by Jonathan Swift
Swift's satirical novel was first published in 1726, yet it is
still valid today. Gulliver's Travels describes the four fantastic
voyages of Lemuel Gulliver, a kindly ship's surgeon.Swift
portrays him as an observer, a reporter, and a victim of circumstance.
travels take him to Lilliput where he is a giant observing tiny
people. In Brobdingnag, the tables are reversed and he is the
tiny person in a land of giants where he is exhibited as a curiosity
at markets and fairs. The flying island of Laputa is the scene
of his next voyage. The people plan and plot as their country
lies in ruins. It is a world of illusion and distorted values.
The fourth and final voyage takes him to the home of the Houyhnhnms,
gentle horses who rule the land. He also encounters Yahoos, filthy
bestial creatures who resemble humans.
* * *
currently reading Gulliver's Travels for my English class, and
i have to say, what a very interesting book. I wasn't a huge fan
of classic books, but this book so far has surprised me. I like
how the author wrote the book to where you just can't put the
* * *
each adventure I felt that Swift did a good job expressing how
whether you are tall or short, ugly or good looking, you have
something to offer the world wherever you are.
the land where Gulliver "became" a giant he helped steal
another island's ships and he also helped by urinating on the
emperor's castle to put out the fire that was burning the castle
up. Also in the land where Gulliver was tiny, he had something
to offer. At first he was considered "worthless", but
then most people discovered that he was a good source of entetainment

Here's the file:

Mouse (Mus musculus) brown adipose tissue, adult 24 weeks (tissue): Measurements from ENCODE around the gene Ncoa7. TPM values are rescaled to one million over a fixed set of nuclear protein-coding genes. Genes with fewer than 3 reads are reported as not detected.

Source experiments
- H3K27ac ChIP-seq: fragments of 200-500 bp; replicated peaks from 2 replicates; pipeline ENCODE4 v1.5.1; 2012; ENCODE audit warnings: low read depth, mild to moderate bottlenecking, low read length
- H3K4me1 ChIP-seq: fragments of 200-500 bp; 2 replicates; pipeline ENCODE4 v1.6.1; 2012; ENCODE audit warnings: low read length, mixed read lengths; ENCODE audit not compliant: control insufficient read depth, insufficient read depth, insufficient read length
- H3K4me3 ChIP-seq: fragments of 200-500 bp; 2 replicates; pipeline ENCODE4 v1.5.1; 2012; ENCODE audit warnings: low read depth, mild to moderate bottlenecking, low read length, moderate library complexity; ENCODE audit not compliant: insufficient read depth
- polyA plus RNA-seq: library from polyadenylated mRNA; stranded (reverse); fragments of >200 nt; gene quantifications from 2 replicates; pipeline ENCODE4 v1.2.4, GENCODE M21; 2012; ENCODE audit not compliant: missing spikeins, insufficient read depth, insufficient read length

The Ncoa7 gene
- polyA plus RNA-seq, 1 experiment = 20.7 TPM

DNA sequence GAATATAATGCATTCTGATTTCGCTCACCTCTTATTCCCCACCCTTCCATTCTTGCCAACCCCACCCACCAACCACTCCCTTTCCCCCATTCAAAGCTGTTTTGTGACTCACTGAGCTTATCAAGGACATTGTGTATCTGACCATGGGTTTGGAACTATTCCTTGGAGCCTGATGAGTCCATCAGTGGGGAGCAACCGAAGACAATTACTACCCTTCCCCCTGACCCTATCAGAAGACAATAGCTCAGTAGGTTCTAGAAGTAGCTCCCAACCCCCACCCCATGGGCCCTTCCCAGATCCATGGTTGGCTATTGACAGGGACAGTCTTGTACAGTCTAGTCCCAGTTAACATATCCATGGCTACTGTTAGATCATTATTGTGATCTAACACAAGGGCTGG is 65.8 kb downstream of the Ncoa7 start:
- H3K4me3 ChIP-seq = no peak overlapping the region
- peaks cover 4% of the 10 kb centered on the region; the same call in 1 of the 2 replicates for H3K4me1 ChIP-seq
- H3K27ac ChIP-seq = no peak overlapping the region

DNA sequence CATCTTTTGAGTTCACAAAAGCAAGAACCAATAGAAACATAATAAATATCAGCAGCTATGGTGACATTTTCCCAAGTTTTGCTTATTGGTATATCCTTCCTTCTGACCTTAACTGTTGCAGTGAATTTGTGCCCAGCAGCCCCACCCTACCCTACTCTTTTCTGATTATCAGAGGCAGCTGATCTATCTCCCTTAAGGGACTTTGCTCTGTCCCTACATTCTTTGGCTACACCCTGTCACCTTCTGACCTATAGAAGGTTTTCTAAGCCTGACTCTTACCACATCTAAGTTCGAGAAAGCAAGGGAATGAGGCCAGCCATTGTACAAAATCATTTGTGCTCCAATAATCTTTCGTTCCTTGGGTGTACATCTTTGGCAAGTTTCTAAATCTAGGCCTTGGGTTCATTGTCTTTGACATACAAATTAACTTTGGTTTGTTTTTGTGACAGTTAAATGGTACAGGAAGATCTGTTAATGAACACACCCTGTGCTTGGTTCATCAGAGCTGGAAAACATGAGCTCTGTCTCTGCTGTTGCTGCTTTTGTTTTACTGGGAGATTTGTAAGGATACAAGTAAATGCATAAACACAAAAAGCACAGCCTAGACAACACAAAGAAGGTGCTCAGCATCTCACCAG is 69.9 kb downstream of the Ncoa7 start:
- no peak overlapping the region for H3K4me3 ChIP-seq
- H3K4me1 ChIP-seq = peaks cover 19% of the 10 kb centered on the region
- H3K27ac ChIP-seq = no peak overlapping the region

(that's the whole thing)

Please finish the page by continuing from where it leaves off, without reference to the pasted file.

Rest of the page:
... Gulliver could ride around on a little boat to every lady's
delight. He was so entertaining, Gulliver was even taken to the
palace of giants.
* * *
haven't read this book since I read it as a child, and it was
amazing how much of it had stuck with me, and how vividly. There
were sections (particularly in Brobdingnag) where I could almost
recite word-for-word what was going to happen next.
Happily, like Alice in Wonderland, this is a book that ages very
well. There was still the element of being just a plain old good
travel story with strong images (particularly in the Lilliput
and Brobdingnag sections) but there was also a wicked sense of
satire that continues to be relevant and funny now more than three
hundred years after the book was originally written.
The latter two sections
of the book-- Laputa and the land of the Houyhnhnms-- are perhaps
a little less vivid for being more pointed in their satirical
content (interestingly I have no memory of these sections from
my childhood reading) but that in no way detracts from the value
of the book.
* * *
Travels are broken up into four parts. The first two parts are
the most famous, where Gulliver visits a land in which he is a
giant and another in which it is filled with giants.
The next two parts
however I found to be excellent. Several authors have expounded
upon these stories or have continued them in one form of another
of them. It is good to finally find the source of such great insight.
part about humans being nothing but Yahoos, and inferior to Horses
is brilliant. A reversal of roles with other animals to give us
a new perspective of ourselves.